by Jeremy J. Glowacki
From a distance, the on-again, off-again saga of Russound’s ownership of Colorado vNet reminds me of some sort of Kardashian reality show storyline.
After first purchasing the assets of the bankrupt lighting control company back in 2009, Russound decided to shut down the operation a couple years later, only to overturn that decision after feedback from dealers and reps convinced it to keep the brand alive.
Today’s news that the now former VP of sales and marketing Mike Anderson had purchased vNet from Russound is just the latest twist in the story.
I spoke with both Anderson, who joked that he was “terrified” after completing the purchase, and Russound CEO Charlie Porritt, who indicated that the sale offer had come as a surprise of sorts, but that the price and timing were right.
Russound seemed more than willing to return to focusing on its core competency in audio and away from lighting control, where it never appeared comfortable. Colorado vNet’s dealer-direct sales model was also at odds with Russound’s go-to-market strategy of selling through distribution.
“I don’t ever believe that Russound will ever get back into the lighting business by itself,” Porritt said, pointing out that one of the things that hurt vNet originally was “systemic failure” of its lighting products. Even though Russound eventually “resolved that problem,” making a brand-new power supply for it. “The product that is shipping today is good,” he said.
Russound also introduced a Colorado vNet-branded six-stream audio streamer power by Autonomic Controls. “There were some good, positive momentum things, but some of the things in how it was evolving and changing in the market it was going after, made it a little tough to manage both brands,” Porritt said. “One of things that will be an asset for Colorado vNet going forward is that Mike will have just a singular view and singular focus on what are we doing and where are we going?”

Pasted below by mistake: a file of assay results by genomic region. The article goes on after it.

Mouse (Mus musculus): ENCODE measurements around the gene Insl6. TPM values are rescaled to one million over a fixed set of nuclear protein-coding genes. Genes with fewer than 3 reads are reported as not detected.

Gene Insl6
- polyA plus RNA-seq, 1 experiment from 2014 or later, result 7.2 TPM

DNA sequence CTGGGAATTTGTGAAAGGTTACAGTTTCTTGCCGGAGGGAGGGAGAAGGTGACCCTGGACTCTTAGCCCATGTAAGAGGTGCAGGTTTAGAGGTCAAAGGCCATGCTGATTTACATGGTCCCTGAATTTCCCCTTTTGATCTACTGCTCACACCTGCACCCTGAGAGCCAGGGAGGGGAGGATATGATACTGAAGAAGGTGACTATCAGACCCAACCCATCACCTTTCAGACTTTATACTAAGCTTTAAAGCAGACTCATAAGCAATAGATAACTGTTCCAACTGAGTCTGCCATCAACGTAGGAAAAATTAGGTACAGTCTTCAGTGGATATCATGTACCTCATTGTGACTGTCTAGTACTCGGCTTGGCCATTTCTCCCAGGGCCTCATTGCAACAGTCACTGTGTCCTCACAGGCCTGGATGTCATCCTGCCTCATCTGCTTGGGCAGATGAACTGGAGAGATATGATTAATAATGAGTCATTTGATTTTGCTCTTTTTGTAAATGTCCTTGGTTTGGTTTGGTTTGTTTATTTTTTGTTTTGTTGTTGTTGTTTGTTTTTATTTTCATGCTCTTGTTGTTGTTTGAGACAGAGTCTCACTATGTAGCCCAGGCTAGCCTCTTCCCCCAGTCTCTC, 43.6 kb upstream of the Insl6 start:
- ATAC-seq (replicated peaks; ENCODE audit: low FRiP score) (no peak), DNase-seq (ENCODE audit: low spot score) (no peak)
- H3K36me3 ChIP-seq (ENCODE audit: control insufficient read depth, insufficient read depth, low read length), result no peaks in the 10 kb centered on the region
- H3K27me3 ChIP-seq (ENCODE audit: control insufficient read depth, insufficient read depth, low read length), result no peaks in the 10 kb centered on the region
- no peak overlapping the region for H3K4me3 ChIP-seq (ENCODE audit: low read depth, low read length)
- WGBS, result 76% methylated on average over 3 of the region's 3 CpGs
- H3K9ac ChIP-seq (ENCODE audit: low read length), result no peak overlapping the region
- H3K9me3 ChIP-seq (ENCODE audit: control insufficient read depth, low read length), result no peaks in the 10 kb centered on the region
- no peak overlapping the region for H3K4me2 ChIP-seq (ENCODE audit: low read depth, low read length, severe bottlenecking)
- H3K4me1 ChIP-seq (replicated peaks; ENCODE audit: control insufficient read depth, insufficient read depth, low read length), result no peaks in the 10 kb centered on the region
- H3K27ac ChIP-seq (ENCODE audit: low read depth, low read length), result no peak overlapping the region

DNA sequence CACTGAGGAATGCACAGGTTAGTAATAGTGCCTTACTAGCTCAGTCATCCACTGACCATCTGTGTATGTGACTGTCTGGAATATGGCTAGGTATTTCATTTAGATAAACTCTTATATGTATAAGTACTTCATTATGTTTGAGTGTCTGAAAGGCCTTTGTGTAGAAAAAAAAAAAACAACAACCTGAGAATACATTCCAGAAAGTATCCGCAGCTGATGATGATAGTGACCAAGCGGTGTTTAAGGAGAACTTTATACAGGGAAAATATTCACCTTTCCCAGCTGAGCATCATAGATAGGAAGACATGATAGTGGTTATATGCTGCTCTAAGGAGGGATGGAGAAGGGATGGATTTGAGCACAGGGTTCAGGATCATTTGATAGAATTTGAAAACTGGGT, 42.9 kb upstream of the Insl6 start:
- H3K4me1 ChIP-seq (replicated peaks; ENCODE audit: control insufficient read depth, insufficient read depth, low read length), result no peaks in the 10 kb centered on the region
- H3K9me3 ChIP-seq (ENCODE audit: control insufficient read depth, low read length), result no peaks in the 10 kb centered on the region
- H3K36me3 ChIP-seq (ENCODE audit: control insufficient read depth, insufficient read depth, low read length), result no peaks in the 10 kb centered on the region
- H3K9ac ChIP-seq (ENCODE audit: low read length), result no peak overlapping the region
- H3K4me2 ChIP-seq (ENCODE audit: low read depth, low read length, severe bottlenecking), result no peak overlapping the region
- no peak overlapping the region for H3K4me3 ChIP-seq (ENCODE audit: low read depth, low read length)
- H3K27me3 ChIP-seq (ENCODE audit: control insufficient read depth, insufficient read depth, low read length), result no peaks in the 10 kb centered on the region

Anderson concurred that during his time working with both brands that Russound, not surprisingly, always overshadowed vNet, within the company. Yet he saw great, unrealized potential in the brand.
“A year ago, when I came over here, I’m going ‘Wow, this isn’t getting as much attention as it should.” It seemed like a pretty cool product, and just kind of over time, it grew and as I focused more on the Russound stuff and moved from the product management to VP of sales role here, our independent reps didn’t really focus on vNet at all, because they make their money selling Russound, I understand.”
I asked him who approached whom, initially in the vNet and Anderson confirmed that he took the initiative completely.
“It was me coming to them, seeing some opportunities that we weren’t able to address for various reasons, so I approached them and made the offer,” Anderson said.
Anderson added that he’d been fortunate to have “sold a few companies” in the past and was able to self-finance the purchase of vNet.
When asked about the timing of the purchase, Anderson revealed that, “there was an opportunity…I started seeing things that we could do. There’s a technology change coming at vNet and maybe that was the catalyst.”
Anderson said he plans to consolidate some of the vNet staff from Colorado and others from Russound headquarters in New Hampshire to a new headquarters in Florida, once that deal is complete.
The brand will be officially relaunched in June.